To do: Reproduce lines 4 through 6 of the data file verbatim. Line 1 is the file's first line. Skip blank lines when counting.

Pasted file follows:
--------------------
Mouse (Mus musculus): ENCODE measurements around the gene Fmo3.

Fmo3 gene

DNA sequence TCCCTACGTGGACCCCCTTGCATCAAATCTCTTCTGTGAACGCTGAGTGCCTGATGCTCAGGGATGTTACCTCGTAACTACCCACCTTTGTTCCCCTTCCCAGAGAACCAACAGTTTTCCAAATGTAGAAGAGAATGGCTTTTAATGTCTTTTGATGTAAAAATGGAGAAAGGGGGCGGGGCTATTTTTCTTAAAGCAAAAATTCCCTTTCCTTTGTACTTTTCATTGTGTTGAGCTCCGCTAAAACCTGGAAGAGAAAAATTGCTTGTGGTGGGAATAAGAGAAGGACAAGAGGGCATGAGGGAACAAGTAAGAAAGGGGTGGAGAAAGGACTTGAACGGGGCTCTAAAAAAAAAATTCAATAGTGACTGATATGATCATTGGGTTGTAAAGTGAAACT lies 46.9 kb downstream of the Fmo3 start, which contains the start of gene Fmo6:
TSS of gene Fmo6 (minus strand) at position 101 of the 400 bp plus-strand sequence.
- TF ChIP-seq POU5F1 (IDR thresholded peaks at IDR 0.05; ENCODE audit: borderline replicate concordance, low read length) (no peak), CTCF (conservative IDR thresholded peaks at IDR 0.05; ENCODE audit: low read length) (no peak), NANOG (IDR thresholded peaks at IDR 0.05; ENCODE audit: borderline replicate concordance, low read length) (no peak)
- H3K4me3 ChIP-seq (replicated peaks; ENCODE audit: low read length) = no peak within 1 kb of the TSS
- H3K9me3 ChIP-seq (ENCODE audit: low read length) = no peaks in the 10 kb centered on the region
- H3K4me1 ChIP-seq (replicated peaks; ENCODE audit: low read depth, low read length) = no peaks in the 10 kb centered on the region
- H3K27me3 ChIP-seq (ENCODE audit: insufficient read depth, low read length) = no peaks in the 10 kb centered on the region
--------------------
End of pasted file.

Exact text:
TSS of gene Fmo6 (minus strand) at position 101 of the 400 bp plus-strand sequence.
- TF ChIP-seq POU5F1 (IDR thresholded peaks at IDR 0.05; ENCODE audit: borderline replicate concordance, low read length) (no peak), CTCF (conservative IDR thresholded peaks at IDR 0.05; ENCODE audit: low read length) (no peak), NANOG (IDR thresholded peaks at IDR 0.05; ENCODE audit: borderline replicate concordance, low read length) (no peak)
- H3K4me3 ChIP-seq (replicated peaks; ENCODE audit: low read length) = no peak within 1 kb of the TSS